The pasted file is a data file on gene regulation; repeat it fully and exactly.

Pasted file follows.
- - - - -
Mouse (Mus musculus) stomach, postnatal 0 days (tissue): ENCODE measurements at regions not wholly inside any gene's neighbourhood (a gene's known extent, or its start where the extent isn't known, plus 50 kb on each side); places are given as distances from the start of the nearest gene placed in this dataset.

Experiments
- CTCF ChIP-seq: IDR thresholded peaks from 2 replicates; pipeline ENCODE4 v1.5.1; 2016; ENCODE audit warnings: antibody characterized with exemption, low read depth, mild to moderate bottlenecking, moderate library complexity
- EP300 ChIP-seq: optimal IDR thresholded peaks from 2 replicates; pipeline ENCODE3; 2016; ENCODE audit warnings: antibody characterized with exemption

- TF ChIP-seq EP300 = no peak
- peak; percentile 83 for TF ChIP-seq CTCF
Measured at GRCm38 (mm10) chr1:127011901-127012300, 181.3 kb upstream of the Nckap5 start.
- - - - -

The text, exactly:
Mouse (Mus musculus) stomach, postnatal 0 days (tissue): ENCODE measurements at regions not wholly inside any gene's neighbourhood (a gene's known extent, or its start where the extent isn't known, plus 50 kb on each side); places are given as distances from the start of the nearest gene placed in this dataset.

Experiments
- CTCF ChIP-seq: IDR thresholded peaks from 2 replicates; pipeline ENCODE4 v1.5.1; 2016; ENCODE audit warnings: antibody characterized with exemption, low read depth, mild to moderate bottlenecking, moderate library complexity
- EP300 ChIP-seq: optimal IDR thresholded peaks from 2 replicates; pipeline ENCODE3; 2016; ENCODE audit warnings: antibody characterized with exemption

- TF ChIP-seq EP300 = no peak
- peak; percentile 83 for TF ChIP-seq CTCF
Measured at GRCm38 (mm10) chr1:127011901-127012300, 181.3 kb upstream of the Nckap5 start.